What is Scrum project management?

What is Scrum in project management?

If you are interested in project management, you have probably heard of Scrum. 

In this guide, you will find out what Scrum is and get familiar with the basic Scrum terminology.

We will explain how it works, identify the Scrum roles and pinpoint the steps you should take to apply this framework to your projects. 

Moreover, we will address the difference between Scrum and other popular project management frameworks and methodologies —  Agile, Kanban, and Waterfall.

Let’s get started.

What is Scrum?

When explaining anything complex, you should always start from the basics. Therefore, we need to determine what Scrum is in project management first.

The Scrum Guide defines Scrum in project management as “a lightweight framework that helps people, teams and organizations generate value through adaptive solutions for complex problems.” 

So, when we break down the definition, Scrum is an:

  • Iterative process, 
  • Organized in Sprints throughout the project,
  • With daily stand-up meetings,
  • Where the Product Owner orders the work for a complex problem into a Product Backlog,
  • The Scrum Master is accountable for the team’s effectiveness, and
  • The Scrum Team is cross-functional, self-managing, and creates a useful Increment in every Sprint.

It is vital to address a widespread delusion regarding Scrum — Scrum is not a methodology but a framework. Ken Schwaber and Jeff Sutherland developed it in the early 1990s, and since then, its popularity hasn’t faded. According to the 15th annual State of Agile Report, about 66 percent of Agile users implement Scrum.

So, Scrum is an Agile methodology framework mainly used for product development by Agile software development teams. 

We have prepared the table below to make Scrum easier to comprehend — alongside its pillars, values, roles, artifacts, and events.

Not to worry, every term mentioned in this table will be explained later in this guide.

Scrum CategoriesScrum Elements
Scrum Pillars– Transparency
– Inspection
– Adaptation
Scrum Values– Courage
– Focus
– Commitment
– Respect
– Openness
Scrum Roles – Product Owner
– Scrum Master
– Developers
Scrum Artifacts– Product Backlog
– Sprint Backlog
– Increment
Scrum Events– Sprint
– Sprint Planning
– Daily Scrum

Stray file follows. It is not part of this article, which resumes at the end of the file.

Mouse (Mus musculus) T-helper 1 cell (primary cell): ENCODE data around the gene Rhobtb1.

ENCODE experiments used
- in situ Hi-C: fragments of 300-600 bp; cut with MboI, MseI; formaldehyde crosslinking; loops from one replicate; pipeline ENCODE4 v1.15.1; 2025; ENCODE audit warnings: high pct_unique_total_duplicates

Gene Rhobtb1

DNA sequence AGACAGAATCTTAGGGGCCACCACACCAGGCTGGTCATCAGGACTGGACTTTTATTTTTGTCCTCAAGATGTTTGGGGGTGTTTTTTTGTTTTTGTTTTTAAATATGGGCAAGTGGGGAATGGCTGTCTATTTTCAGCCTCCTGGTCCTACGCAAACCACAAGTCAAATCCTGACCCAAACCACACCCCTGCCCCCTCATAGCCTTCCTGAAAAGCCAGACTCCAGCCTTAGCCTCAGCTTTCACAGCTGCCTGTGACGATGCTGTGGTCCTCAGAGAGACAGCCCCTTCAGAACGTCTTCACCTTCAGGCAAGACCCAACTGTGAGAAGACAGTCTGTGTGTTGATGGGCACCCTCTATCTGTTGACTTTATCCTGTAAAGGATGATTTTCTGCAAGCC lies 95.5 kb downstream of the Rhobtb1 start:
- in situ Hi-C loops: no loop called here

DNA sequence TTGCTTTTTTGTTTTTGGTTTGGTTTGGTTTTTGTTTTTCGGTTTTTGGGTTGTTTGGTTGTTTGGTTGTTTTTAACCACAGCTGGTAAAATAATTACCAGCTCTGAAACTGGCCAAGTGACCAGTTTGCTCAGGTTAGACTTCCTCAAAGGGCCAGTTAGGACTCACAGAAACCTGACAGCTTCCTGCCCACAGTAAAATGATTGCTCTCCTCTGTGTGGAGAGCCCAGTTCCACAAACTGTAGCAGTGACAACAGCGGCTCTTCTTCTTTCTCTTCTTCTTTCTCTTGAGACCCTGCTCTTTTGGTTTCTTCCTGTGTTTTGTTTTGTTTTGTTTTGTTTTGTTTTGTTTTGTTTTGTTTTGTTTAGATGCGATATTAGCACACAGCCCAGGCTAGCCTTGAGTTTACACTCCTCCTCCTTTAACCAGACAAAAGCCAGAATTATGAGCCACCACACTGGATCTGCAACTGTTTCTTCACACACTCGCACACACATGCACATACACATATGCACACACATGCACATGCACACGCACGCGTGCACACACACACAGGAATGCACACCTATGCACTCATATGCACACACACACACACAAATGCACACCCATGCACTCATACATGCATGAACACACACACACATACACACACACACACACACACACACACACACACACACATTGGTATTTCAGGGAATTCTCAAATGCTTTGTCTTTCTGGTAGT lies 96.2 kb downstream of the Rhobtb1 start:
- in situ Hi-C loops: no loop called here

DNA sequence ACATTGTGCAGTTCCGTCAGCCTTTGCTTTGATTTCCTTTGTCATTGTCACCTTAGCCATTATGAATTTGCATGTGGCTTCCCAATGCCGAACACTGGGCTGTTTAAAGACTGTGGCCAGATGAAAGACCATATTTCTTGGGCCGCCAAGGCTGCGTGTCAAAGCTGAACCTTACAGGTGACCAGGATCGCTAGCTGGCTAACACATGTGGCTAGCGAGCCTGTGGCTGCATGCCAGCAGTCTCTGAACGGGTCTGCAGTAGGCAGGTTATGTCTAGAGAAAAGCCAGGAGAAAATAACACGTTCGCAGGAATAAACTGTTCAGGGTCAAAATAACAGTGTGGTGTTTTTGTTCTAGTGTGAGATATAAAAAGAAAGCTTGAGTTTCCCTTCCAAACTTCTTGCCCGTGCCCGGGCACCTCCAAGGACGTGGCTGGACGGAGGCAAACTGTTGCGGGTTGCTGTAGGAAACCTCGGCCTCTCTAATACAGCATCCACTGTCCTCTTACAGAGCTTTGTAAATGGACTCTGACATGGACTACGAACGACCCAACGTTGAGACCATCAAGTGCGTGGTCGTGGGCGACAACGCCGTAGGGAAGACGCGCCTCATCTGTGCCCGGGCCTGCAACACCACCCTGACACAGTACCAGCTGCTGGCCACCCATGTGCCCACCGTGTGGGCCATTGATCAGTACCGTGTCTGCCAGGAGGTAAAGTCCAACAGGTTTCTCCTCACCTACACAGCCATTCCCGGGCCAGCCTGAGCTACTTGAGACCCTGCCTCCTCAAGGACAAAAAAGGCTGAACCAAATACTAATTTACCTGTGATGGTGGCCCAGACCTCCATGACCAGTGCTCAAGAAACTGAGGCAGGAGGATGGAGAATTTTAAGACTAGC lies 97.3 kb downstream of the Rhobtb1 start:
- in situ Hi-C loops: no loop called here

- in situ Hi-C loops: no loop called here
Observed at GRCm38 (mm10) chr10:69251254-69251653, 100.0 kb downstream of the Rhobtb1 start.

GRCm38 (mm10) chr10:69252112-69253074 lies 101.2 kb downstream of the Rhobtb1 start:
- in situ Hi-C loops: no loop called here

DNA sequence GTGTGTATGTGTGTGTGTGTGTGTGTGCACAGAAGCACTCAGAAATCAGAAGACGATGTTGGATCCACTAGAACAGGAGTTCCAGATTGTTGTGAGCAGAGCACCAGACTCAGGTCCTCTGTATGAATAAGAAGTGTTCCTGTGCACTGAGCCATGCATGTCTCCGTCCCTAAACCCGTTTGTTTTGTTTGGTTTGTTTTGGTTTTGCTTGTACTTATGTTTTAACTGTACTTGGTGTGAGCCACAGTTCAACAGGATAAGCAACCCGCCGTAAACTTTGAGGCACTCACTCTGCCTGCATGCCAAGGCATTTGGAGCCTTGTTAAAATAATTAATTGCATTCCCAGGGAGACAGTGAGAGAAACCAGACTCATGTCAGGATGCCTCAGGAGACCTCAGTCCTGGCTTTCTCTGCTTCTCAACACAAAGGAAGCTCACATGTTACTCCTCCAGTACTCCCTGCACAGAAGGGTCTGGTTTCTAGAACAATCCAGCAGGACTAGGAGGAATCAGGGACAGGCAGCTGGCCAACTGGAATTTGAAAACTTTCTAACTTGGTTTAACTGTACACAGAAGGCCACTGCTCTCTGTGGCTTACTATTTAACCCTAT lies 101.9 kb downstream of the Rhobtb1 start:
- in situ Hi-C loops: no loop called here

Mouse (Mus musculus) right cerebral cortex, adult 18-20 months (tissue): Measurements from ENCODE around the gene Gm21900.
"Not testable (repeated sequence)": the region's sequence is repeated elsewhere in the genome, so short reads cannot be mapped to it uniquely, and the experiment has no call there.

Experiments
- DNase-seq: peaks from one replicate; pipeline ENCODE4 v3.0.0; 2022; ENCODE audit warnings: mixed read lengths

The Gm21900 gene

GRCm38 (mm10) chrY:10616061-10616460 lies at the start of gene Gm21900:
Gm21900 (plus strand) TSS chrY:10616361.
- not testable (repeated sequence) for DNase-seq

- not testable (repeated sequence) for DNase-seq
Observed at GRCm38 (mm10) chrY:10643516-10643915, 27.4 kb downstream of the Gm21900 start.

– Sprint Review
– Sprint Retrospective

Let’s begin with the core of this framework — the three pillars of Scrum.

What are the 3 pillars of Scrum?

The Scrum Guide pinpoints the three pillars of Scrum.

They are:

  • Transparency — Work must be visible to those doing it and those receiving it.
  • Inspection — The Scrum Artifacts and the progress toward settled goals must be inspected often and diligently, to discover potentially unwanted variances or problems.
  • Adaptation — If anything differs from the acceptable limits or the resulting product is not acceptable, we must adjust the process or materials as soon as possible.

Next, let’s take a look at the Scrum values.

Scrum values 

The Scrum values are a set of fundamental values and qualities of the framework.

They include:

  • Courage to work on challenging problems,
  • Focus on Sprint’s work to make optimal progress toward Sprint goals,
  • Commitment to accomplishing the goals,
  • Respect to each other in a Scrum Team and respect from people they work with, and
  • Openness about the work and the challenges from the Scrum Team and their stakeholders.

After providing the definition of Scrum and specifying its pillars and values, we can move on to the basic Scrum terms.

Basic Scrum terminology to know 

Whether you are new to Scrum or want to brush up on your knowledge, we have prepared a list of basic Scrum terms. They are:

  • Scrum Team
  • Sprint
  • Sprint Review
  • Sprint Retrospective
  • Daily Scrum
  • Scrum Artifacts (Product Backlog, Sprint Backlog, Increment)
  • Definition of Done
  • Scrum Board
  • Burn-Up Chart, and
  • Burn-Down Chart

Let’s get started.

Scrum Team

First, we need to identify who is on a Scrum Team.

The Scrum Team members are:

  • Product Owner
  • Scrum Master, and
  • Developers.

The Scrum Team is a self-managing team. This means that the team members internally determine who accomplishes what, when, and how. 

We will discuss each role in more detail in the section dedicated to the Scrum roles.

Sprint

Sprints are Scrum events during which all work required to achieve the product goal happens.

Some teams might work in two-week sprints,  while others might prefer weekly sprints. 

Sprints typically last no longer than one month. 

They are made consecutively, with a new Sprint starting right after the previous one ends. 

Sprint Review

A Sprint Review is a Scrum event that serves the Scrum Team to gather to review finished work and decide whether additional changes are required.

It lasts a maximum of four hours for a one-month Sprint, or less if Sprints are shorter than one month.

Sprint Retrospective

A Sprint Retrospective is a Scrum event that enables the Scrum Team to inspect the past Sprint and plan improvements for the next Sprints. 

It lasts for three hours for a one-month Sprint, or less if Sprints last less than one month.

Daily Scrum

As its name suggests, a Daily Scrum is a daily meeting for Developers that lasts about 15 minutes and takes place every day of the Sprint.